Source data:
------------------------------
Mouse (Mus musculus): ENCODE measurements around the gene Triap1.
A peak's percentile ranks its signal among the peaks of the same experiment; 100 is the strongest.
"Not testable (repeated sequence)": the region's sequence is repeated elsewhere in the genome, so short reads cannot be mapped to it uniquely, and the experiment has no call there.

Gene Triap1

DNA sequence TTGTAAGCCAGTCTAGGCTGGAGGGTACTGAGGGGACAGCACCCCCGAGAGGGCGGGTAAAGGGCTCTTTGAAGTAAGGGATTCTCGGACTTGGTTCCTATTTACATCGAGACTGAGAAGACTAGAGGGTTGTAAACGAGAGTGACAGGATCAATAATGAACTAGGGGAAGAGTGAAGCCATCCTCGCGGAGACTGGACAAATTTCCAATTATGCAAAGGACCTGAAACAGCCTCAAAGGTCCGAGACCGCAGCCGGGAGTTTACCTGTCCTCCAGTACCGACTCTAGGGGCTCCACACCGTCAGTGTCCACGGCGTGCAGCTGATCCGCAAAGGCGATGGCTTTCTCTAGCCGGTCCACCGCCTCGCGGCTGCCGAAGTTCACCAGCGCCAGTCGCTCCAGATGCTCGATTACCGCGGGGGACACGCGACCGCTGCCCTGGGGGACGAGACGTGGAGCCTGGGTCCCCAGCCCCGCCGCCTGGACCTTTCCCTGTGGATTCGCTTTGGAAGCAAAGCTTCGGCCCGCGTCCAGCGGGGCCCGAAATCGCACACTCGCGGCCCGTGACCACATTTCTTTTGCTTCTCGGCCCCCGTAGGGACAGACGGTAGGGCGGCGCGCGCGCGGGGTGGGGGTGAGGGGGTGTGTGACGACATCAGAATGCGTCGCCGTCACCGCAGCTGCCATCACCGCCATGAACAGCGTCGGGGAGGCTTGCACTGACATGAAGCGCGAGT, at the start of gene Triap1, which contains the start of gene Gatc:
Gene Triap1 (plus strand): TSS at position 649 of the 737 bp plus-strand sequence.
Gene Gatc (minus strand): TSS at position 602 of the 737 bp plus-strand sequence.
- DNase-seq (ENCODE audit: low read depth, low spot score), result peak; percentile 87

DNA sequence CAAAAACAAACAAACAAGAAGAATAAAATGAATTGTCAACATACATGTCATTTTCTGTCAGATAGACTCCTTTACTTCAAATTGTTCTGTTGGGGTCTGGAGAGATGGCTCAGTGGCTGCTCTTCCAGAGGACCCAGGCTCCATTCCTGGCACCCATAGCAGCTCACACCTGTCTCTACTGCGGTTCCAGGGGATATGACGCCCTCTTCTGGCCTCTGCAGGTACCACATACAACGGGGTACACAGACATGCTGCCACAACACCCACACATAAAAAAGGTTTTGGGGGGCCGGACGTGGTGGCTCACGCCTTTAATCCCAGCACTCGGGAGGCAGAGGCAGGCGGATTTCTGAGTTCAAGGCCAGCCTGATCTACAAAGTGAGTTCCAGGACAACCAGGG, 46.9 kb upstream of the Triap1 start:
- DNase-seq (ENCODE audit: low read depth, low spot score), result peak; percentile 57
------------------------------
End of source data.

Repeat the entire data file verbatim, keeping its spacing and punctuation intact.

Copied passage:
Mouse (Mus musculus): ENCODE measurements around the gene Triap1.
A peak's percentile ranks its signal among the peaks of the same experiment; 100 is the strongest.
"Not testable (repeated sequence)": the region's sequence is repeated elsewhere in the genome, so short reads cannot be mapped to it uniquely, and the experiment has no call there.

Gene Triap1

DNA sequence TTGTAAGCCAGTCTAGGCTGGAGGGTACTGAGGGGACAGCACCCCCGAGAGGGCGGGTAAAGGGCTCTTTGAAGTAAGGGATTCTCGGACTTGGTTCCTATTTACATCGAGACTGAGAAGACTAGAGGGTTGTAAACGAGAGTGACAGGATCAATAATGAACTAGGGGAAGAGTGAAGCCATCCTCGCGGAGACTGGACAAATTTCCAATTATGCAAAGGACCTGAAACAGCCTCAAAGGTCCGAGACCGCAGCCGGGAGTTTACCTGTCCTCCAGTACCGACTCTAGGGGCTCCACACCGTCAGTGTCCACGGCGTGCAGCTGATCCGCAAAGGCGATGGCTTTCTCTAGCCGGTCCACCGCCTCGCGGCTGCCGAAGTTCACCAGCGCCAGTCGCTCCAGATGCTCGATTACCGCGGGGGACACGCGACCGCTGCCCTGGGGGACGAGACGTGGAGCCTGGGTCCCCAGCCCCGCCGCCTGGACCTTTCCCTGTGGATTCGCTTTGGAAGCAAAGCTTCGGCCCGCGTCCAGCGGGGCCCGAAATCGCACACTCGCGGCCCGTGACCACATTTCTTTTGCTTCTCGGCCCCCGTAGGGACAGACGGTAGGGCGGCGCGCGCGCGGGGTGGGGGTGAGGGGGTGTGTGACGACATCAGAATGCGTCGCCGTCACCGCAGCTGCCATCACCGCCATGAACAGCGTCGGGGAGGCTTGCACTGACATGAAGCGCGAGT, at the start of gene Triap1, which contains the start of gene Gatc:
Gene Triap1 (plus strand): TSS at position 649 of the 737 bp plus-strand sequence.
Gene Gatc (minus strand): TSS at position 602 of the 737 bp plus-strand sequence.
- DNase-seq (ENCODE audit: low read depth, low spot score), result peak; percentile 87

DNA sequence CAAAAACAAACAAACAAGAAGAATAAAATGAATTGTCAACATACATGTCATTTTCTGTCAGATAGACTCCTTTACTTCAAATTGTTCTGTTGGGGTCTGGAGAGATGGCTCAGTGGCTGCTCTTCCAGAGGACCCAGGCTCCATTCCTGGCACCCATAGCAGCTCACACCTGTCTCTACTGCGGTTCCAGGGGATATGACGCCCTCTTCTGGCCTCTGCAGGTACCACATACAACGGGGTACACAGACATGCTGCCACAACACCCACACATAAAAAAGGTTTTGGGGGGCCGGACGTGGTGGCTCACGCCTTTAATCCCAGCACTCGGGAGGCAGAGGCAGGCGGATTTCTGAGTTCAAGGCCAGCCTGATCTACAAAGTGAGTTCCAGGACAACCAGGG, 46.9 kb upstream of the Triap1 start:
- DNase-seq (ENCODE audit: low read depth, low spot score), result peak; percentile 57